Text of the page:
Buffett has been frequently quoted to use the long-term U.S. Bonds as his discount rate for doing his DCF calculations.
At the 1997 Berkshire Hathaway meeting, Buffett was quoted to have said:
“We use the risk-free rate merely to equate one item to another. In other words, we’re looking for whatever is the most attractive. In order to estimate the present value of anything, we’re going to use a number. And, obviously, we can always buy government bonds. Therefore, that becomes the yardstick rate.”
Responding to a question at the meeting, he was quoted to have said:
Shareholder: Following up on that other question – if you don’t adjust for risk by using higher discount rates, how do you adjust for risk – or do you?
Buffett: Well, we adjust by simply trying to buy it at a big discount from the present value calculated using the risk-free interest rate. So if interest rates are 7% and we discount it back at 7% (which Charlie says I never do anyway — which is correct), then we’d require a substantial discount from that present value figure in order to warrant buying it.
At the 1998 Berkshire Hathaway meeting, Buffett was quoted to have said:
“We don’t discount the future cash flows at 9% or 10%; we use the U.S. treasury rate. We try to deal with things about which we are quite certain. You can’t compensate for risk by using a high discount rate.”
“In order to calculate intrinsic value, you take those cash flows that you expect to be generated and you discount them back to their present value – in our case, at the long-term Treasury rate. And that discount rate doesn’t pay you as high a rate as it needs to. But you can use the resulting present value figure that you get by discounting your cash flows back at the long-term Treasury rate as a common yardstick just to have a standard of measurement across all businesses.”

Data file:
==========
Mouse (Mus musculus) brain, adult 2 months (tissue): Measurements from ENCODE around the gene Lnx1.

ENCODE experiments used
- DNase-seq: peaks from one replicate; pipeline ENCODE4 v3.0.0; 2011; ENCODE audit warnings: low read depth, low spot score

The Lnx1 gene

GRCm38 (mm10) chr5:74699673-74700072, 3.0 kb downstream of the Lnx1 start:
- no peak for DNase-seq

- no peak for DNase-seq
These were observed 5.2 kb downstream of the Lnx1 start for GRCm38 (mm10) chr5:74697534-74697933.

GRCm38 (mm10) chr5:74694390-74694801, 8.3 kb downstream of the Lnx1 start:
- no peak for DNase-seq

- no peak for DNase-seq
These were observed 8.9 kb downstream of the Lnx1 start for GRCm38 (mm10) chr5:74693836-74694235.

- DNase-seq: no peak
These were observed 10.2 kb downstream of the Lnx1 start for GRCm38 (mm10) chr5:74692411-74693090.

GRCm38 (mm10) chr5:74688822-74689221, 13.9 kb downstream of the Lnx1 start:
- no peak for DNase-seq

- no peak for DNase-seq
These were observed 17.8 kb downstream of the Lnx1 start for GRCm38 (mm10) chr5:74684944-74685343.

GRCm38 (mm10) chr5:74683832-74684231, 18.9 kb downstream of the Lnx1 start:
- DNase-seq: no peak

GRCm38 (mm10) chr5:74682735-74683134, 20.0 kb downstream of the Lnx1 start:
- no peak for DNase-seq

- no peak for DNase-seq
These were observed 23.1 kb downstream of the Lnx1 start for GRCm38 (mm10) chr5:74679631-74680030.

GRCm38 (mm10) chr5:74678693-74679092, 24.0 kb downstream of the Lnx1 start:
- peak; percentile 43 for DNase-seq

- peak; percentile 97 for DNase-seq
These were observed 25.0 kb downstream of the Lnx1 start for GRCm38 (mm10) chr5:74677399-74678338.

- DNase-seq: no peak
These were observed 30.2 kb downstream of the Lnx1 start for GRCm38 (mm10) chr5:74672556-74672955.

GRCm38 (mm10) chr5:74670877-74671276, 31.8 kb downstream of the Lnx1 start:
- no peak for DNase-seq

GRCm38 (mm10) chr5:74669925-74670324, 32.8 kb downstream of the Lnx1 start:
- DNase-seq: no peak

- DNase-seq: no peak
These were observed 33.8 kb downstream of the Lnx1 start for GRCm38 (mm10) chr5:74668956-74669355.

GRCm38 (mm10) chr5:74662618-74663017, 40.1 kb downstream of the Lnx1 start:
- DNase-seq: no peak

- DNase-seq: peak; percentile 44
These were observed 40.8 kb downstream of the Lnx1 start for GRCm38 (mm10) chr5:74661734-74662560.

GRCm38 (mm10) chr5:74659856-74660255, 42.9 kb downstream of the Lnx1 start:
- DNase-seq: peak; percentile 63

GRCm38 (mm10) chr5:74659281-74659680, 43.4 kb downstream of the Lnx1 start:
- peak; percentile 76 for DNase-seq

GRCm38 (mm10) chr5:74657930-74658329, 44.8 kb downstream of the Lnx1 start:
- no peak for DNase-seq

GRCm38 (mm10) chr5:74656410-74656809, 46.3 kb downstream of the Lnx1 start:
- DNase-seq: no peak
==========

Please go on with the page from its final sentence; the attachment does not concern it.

By this time, you would probably think that Buffett simply uses the long-term Treasury rate, while ensuring that the projected cash flows are pretty certain so that you don’t have to increase the discount rate to compensate for earnings risk. However, at the 1994 Berkshire Hathaway meeting, Buffett was quoted:
“In a world of 7% long-term bond rates, we’d certainly want to think we were discounting the after-tax stream of cash at a rate of at least 10%. But that will depend on the certainty that we feel about the business. The more certain we feel about the business, the closer we’re willing to play. We have to feel pretty certain about anything before we’re even interested at all. But there are still degrees of certainty. If we thought we were getting a stream of cash over the thirty years that we felt extremely certain about, we’d use a discount rate that would be somewhat less than if it were one where we expected surprises or where we thought there were a greater possibility of surprises.”
This is clearly inconsistent with his remarks in 1997 and 1998 where he said he does not adjust the discount rate depending on the riskiness of the projected cash flows. Also, in the 2000 Chairman’s Letter, he wrote:
“The oracle was Aesop and his enduring, though somewhat incomplete, investment insight was “a bird in the hand is worth two in the bush.” To flesh out this principle, you must answer only three questions. How certain are you that there are indeed birds in the bush? When will they emerge and how many will there be? What is the risk-free interest rate (which we consider to be the yield on long-term U.S. bonds)? If you can answer these three questions, you will know the maximum value of the bush – and the maximum number of the birds you now possess that should be offered for it. And, of course, don’t literally think birds. Think dollars.”
Meaning that discounting with the risk-free rate results in a value which is the way way upper bound of what you should paying. In conclusion, I believe, if you want to discount, we should look at this in two ways (among many others), first is discounting using the risk-free rate followed by a substantial discount, second is to discount with a higher required rate of return (which Buffettology said Buffett’s was 15%). I still feel that simply calculating the IRR would be the best method.
Also, I still don’t understand why people discount cash flow with WACC. I don’t believe in CAPM and hence the cost of equity. The CAPM is simply a theoretical construct based on assumptions, which are by definition, assumptions that do not conform to reality.